NFC South Reporter
Even before they begin to ponder the possibility of life without Tom Brady, the Buccaneers have a tough two months ahead of them. That’s $55 million over the projected 2023 salary cap of $225 million, which requires plenty of maneuvering before they can re-sign the impending first free agent.
The Bucs have spent the past three years aggressively borrowing from the future to help fund the present, giving Brady the best possible cast to maximize his window of opportunity with him. And that gamble paid off with a Super Bowl championship in 2020 and, to a lesser extent, the first back-to-back division titles in franchise history.
This invoice has now arrived.
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Forget about 24 unrestricted free agents for a moment. On offense, the story isn’t so bad: Brady had 17 starts, but the rest of the offensive free agents combined for 16, so it’s like losing another starter. On defense, it’s substantial: free agents account for 102 starts or 54% of all defensive starts in 2022, including eight players who made eight or more starts. We’ll save most of that for another story, since that’s pretty much all that needs to happen to fall under the salary cap when the new league year begins in March before free agency.
There are very few simple cuts to be made, as most veteran contracts are already loaded with prorated bonuses that create “dead money” — salary cap space dedicated to players who aren’t on the team. A few years ago, the Bucs were incredibly cautious with this, with less than a million in dead money under the cap. They knew exactly what they were doing in the bonus change and voidable years, and that will make things more difficult this year and even next year.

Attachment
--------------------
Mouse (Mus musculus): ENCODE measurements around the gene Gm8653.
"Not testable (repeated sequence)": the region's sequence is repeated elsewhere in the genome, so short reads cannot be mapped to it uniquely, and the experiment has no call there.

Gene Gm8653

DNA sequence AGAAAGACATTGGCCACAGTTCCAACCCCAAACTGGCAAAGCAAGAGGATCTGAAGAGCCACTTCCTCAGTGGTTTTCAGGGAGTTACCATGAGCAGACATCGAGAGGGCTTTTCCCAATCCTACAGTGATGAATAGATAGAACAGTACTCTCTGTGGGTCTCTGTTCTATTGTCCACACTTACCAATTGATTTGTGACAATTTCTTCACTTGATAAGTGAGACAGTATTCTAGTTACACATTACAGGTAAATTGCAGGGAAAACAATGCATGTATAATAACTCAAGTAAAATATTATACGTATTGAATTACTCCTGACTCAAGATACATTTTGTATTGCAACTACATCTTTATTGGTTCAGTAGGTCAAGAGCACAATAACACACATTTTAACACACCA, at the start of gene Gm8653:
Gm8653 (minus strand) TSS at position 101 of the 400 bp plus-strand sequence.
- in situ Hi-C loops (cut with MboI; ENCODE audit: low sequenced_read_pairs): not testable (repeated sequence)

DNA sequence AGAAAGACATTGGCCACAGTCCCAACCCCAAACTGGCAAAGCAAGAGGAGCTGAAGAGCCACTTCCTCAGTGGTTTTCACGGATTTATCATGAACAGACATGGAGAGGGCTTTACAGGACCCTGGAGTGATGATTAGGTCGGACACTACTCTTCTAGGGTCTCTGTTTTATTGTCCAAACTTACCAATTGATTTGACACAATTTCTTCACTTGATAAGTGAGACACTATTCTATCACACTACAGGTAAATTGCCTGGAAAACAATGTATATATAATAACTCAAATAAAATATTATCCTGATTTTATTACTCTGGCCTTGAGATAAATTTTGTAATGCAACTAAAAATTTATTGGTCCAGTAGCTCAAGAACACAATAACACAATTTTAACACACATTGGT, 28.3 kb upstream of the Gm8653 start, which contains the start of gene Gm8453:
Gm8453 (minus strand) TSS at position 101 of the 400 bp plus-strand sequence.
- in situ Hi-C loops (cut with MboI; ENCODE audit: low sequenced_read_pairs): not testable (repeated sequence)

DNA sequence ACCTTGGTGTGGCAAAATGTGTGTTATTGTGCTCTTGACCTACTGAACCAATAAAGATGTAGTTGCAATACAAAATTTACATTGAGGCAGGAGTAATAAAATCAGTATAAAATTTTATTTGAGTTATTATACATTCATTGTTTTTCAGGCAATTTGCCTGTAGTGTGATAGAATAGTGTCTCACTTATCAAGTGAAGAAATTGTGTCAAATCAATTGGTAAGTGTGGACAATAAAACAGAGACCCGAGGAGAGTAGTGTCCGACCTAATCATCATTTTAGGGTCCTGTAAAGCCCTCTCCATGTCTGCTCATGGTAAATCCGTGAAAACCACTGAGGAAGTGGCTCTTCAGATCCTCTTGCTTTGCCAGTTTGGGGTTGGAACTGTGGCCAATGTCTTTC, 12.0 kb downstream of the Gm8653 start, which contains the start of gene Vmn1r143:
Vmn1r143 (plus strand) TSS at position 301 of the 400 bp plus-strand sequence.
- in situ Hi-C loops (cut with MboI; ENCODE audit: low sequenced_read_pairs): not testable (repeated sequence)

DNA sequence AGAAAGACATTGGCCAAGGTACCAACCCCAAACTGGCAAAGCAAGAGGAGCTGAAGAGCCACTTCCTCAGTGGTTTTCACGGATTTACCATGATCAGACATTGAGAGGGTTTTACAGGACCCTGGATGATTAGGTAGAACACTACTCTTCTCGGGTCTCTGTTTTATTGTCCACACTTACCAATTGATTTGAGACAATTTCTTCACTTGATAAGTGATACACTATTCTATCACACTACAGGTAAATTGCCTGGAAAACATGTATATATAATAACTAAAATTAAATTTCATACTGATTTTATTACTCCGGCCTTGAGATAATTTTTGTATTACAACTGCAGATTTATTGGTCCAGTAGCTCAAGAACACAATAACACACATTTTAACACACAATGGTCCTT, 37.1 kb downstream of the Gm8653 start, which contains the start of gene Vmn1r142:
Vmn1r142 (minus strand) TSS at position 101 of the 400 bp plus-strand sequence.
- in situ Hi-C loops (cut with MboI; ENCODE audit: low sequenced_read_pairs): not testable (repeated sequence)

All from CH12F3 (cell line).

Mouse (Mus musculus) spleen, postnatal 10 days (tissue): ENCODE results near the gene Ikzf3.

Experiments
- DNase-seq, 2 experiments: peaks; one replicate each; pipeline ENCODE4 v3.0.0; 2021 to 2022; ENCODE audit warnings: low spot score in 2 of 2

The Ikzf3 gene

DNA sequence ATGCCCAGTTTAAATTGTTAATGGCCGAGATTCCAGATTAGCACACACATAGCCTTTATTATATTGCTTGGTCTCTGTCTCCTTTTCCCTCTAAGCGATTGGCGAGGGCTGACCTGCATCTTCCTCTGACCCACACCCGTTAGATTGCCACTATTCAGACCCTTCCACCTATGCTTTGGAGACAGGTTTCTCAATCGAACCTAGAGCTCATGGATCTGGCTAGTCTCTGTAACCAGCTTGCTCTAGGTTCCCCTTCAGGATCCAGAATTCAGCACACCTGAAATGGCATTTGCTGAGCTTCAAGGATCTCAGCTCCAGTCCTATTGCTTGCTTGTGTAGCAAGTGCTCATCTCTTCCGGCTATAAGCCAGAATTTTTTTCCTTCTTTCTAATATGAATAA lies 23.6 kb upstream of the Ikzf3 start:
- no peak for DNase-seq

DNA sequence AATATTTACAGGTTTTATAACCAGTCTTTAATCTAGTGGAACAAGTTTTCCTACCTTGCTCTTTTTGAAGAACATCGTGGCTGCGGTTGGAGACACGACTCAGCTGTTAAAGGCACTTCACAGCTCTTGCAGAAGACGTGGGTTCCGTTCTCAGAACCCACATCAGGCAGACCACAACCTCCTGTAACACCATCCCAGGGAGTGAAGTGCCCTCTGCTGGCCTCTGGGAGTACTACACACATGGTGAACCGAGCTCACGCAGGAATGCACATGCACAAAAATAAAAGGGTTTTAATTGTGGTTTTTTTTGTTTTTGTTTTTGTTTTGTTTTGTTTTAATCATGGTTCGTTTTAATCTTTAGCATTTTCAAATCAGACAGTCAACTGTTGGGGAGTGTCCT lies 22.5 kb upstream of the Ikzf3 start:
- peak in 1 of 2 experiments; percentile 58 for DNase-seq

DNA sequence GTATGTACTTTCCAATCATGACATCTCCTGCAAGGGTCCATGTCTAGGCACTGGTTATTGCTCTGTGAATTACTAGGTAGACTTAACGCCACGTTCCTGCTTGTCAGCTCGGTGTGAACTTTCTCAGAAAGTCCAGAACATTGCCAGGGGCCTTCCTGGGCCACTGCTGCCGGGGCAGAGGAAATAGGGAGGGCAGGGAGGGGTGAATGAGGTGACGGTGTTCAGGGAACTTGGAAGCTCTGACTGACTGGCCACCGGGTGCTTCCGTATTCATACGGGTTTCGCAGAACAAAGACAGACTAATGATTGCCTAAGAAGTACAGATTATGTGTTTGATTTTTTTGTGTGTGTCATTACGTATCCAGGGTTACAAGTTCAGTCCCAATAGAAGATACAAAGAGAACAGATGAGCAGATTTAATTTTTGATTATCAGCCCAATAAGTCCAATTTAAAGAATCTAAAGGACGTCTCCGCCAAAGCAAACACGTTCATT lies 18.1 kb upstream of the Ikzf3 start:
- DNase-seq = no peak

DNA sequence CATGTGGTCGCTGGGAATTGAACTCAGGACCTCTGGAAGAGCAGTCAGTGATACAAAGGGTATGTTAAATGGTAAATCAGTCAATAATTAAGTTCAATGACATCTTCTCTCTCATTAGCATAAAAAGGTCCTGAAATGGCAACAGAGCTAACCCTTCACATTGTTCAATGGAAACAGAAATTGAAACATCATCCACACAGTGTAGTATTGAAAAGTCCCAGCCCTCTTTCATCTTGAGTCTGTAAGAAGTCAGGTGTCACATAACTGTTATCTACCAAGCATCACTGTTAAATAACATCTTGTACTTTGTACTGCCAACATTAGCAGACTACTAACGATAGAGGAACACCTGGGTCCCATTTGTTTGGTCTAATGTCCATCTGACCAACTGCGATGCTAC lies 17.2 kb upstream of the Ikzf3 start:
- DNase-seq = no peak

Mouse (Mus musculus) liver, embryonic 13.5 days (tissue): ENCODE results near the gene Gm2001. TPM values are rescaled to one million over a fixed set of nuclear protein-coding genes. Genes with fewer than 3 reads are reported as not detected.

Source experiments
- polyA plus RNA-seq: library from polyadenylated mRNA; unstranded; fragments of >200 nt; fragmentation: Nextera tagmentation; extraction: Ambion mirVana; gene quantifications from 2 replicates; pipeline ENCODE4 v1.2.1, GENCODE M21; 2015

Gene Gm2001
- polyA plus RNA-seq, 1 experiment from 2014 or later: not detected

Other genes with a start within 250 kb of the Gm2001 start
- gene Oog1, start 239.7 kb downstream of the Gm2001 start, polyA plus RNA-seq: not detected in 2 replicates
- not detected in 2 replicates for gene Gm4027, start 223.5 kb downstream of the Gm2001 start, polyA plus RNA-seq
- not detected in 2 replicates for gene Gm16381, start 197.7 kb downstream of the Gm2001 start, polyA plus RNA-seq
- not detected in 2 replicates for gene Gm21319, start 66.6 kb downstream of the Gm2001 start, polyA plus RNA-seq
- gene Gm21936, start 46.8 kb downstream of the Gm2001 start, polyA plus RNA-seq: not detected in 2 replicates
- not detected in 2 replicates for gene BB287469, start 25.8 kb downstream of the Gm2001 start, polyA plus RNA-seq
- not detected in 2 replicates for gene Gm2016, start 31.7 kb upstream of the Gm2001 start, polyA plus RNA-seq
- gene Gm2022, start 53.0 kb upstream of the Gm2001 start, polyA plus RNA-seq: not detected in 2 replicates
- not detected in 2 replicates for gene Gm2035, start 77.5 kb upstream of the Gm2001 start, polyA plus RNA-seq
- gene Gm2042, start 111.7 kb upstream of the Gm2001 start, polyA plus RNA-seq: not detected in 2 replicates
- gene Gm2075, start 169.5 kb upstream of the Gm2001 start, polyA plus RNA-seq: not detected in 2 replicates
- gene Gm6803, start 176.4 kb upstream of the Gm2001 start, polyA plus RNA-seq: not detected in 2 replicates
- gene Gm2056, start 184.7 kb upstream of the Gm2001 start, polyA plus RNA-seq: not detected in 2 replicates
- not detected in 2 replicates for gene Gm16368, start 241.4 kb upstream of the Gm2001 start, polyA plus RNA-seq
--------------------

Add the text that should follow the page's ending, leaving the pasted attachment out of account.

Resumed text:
But here’s a humble plan to get the Bucs under the cap, knowing it will take more magic to create enough cap space to keep a few free agents and try to fill the voids left by the inevitable departures. There is a lot of math involved, so apologies in advance for that part.
Free four players directly
This is the most difficult part for a front office, moving on from players who were central parts in the success of years past. But start here, and we’ll suggest four cuts for cap purposes: left tackle Donovan Smith, running back Leonard Fournette, kicker Ryan Succop and tight end Cameron Brate. The cap savings total $19.2 million: Smith saves $9.95 million, Fournette $3.5 million, Succop $3.75 million and Brate $2 million.
Smith pushed through an elbow injury that would have sidelined a lesser player, but Pro Football Focus ranked him as the NFL’s No. 68 tackle, down substantially from No. 14 a year earlier. Finding a new left tackle won’t be easy, and the Bucs may be tempted to move Pro Bowl right tackle Tristan Wirfs to the left side, but he’s done so well on the right side that it might be better to leave him there and look for a substitution in the draft.